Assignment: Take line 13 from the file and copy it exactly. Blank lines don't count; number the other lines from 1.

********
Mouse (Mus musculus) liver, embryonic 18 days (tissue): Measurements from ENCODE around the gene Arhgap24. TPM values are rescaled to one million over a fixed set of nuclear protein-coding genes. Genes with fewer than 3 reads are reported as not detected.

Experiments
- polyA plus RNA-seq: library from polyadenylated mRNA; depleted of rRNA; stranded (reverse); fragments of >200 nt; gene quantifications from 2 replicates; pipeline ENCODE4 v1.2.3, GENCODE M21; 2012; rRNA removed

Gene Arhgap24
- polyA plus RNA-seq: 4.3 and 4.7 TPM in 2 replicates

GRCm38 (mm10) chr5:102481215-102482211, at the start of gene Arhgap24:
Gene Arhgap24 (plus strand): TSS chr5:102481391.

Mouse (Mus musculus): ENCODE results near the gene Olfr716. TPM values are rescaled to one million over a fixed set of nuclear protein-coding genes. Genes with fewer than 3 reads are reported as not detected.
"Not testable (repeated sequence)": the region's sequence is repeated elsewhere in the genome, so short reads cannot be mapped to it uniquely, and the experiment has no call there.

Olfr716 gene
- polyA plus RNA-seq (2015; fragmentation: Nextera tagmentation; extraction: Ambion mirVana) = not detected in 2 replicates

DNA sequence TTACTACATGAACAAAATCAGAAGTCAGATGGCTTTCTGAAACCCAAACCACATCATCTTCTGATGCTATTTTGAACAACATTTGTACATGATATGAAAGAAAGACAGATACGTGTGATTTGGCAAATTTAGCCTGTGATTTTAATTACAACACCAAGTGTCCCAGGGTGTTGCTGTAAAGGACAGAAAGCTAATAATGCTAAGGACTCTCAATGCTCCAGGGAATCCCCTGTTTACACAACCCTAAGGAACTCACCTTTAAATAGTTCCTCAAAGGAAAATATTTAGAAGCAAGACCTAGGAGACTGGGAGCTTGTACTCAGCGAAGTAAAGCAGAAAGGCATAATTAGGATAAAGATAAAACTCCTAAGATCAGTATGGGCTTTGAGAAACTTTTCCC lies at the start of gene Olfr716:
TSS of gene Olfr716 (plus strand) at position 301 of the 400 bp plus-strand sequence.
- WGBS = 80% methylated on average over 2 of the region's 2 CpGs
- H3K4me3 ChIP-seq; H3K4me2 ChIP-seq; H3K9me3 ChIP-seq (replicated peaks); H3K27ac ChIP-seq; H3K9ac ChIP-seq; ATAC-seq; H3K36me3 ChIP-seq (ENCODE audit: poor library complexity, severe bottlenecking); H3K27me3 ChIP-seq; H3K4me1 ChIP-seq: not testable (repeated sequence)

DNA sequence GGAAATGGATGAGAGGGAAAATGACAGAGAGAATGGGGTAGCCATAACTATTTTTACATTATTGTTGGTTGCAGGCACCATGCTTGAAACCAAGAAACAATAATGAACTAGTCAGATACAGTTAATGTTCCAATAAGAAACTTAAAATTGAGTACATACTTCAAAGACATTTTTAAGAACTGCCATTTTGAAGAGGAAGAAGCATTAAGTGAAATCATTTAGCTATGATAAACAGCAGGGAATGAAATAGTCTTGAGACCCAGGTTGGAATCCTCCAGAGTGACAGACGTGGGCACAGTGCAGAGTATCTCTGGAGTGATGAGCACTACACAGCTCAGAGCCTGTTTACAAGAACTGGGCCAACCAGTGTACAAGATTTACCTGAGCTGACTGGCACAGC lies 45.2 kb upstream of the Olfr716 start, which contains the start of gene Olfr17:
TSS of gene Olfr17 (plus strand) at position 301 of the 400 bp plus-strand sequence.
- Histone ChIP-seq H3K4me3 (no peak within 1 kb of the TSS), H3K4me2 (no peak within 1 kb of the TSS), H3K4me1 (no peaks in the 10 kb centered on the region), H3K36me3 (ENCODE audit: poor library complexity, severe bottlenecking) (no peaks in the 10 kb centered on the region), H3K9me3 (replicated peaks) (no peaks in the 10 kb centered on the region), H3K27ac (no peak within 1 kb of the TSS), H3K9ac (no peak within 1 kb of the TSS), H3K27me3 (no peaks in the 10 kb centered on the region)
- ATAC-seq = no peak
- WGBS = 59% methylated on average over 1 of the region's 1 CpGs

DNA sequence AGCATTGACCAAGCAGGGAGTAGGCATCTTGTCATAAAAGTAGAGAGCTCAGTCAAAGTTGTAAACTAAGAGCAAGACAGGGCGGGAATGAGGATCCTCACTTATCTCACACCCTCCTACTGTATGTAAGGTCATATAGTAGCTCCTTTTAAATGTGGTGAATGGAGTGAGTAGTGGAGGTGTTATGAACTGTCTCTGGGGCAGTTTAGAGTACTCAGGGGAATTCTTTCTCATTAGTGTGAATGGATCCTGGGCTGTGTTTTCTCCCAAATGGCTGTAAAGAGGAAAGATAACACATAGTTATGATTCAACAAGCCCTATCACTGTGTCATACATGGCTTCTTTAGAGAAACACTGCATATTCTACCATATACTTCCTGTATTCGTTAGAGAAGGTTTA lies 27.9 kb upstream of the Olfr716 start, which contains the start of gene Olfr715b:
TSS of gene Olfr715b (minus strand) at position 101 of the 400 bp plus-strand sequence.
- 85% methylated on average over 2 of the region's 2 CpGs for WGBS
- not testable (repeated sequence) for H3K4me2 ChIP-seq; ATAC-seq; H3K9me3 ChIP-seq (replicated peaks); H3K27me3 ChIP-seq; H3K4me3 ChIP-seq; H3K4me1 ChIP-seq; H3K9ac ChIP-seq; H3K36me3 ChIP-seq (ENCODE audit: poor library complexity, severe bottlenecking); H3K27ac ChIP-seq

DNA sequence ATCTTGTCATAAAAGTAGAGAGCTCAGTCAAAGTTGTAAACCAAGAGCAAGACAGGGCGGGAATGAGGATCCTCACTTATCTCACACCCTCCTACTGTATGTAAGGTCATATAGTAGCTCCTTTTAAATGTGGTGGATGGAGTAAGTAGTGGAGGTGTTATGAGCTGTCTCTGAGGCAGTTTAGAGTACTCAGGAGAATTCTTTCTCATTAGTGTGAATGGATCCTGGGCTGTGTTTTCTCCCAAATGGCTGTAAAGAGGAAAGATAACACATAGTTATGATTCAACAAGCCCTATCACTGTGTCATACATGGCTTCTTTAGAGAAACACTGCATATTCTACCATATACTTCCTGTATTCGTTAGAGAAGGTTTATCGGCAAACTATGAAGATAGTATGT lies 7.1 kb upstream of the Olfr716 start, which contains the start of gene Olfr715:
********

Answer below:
TSS of gene Olfr716 (plus strand) at position 301 of the 400 bp plus-strand sequence.